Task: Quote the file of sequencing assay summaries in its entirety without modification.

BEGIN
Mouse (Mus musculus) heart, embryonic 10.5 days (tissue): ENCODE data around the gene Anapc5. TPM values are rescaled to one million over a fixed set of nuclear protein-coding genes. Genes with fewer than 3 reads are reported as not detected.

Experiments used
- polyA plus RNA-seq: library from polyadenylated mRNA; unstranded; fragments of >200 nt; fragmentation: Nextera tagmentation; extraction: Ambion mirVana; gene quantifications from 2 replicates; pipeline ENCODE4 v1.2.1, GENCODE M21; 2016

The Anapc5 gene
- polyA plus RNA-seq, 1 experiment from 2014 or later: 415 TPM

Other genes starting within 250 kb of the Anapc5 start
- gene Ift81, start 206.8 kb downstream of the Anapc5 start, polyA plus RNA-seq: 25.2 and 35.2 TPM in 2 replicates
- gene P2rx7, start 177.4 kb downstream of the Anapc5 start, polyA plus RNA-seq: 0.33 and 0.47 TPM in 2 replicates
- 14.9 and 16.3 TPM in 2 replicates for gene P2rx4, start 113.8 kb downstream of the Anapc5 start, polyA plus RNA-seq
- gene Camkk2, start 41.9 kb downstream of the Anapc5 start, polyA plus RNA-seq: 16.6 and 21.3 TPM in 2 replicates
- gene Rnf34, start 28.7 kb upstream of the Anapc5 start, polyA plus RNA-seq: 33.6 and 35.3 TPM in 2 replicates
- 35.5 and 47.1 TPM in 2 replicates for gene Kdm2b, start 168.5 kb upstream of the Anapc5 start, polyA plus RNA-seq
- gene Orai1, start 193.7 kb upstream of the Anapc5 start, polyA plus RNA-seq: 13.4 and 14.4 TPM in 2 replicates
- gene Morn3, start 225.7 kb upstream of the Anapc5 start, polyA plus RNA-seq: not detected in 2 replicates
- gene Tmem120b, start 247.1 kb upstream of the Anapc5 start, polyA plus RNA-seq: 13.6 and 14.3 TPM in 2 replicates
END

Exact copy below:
Mouse (Mus musculus) heart, embryonic 10.5 days (tissue): ENCODE data around the gene Anapc5. TPM values are rescaled to one million over a fixed set of nuclear protein-coding genes. Genes with fewer than 3 reads are reported as not detected.

Experiments used
- polyA plus RNA-seq: library from polyadenylated mRNA; unstranded; fragments of >200 nt; fragmentation: Nextera tagmentation; extraction: Ambion mirVana; gene quantifications from 2 replicates; pipeline ENCODE4 v1.2.1, GENCODE M21; 2016

The Anapc5 gene
- polyA plus RNA-seq, 1 experiment from 2014 or later: 415 TPM

Other genes starting within 250 kb of the Anapc5 start
- gene Ift81, start 206.8 kb downstream of the Anapc5 start, polyA plus RNA-seq: 25.2 and 35.2 TPM in 2 replicates
- gene P2rx7, start 177.4 kb downstream of the Anapc5 start, polyA plus RNA-seq: 0.33 and 0.47 TPM in 2 replicates
- 14.9 and 16.3 TPM in 2 replicates for gene P2rx4, start 113.8 kb downstream of the Anapc5 start, polyA plus RNA-seq
- gene Camkk2, start 41.9 kb downstream of the Anapc5 start, polyA plus RNA-seq: 16.6 and 21.3 TPM in 2 replicates
- gene Rnf34, start 28.7 kb upstream of the Anapc5 start, polyA plus RNA-seq: 33.6 and 35.3 TPM in 2 replicates
- 35.5 and 47.1 TPM in 2 replicates for gene Kdm2b, start 168.5 kb upstream of the Anapc5 start, polyA plus RNA-seq
- gene Orai1, start 193.7 kb upstream of the Anapc5 start, polyA plus RNA-seq: 13.4 and 14.4 TPM in 2 replicates
- gene Morn3, start 225.7 kb upstream of the Anapc5 start, polyA plus RNA-seq: not detected in 2 replicates
- gene Tmem120b, start 247.1 kb upstream of the Anapc5 start, polyA plus RNA-seq: 13.6 and 14.3 TPM in 2 replicates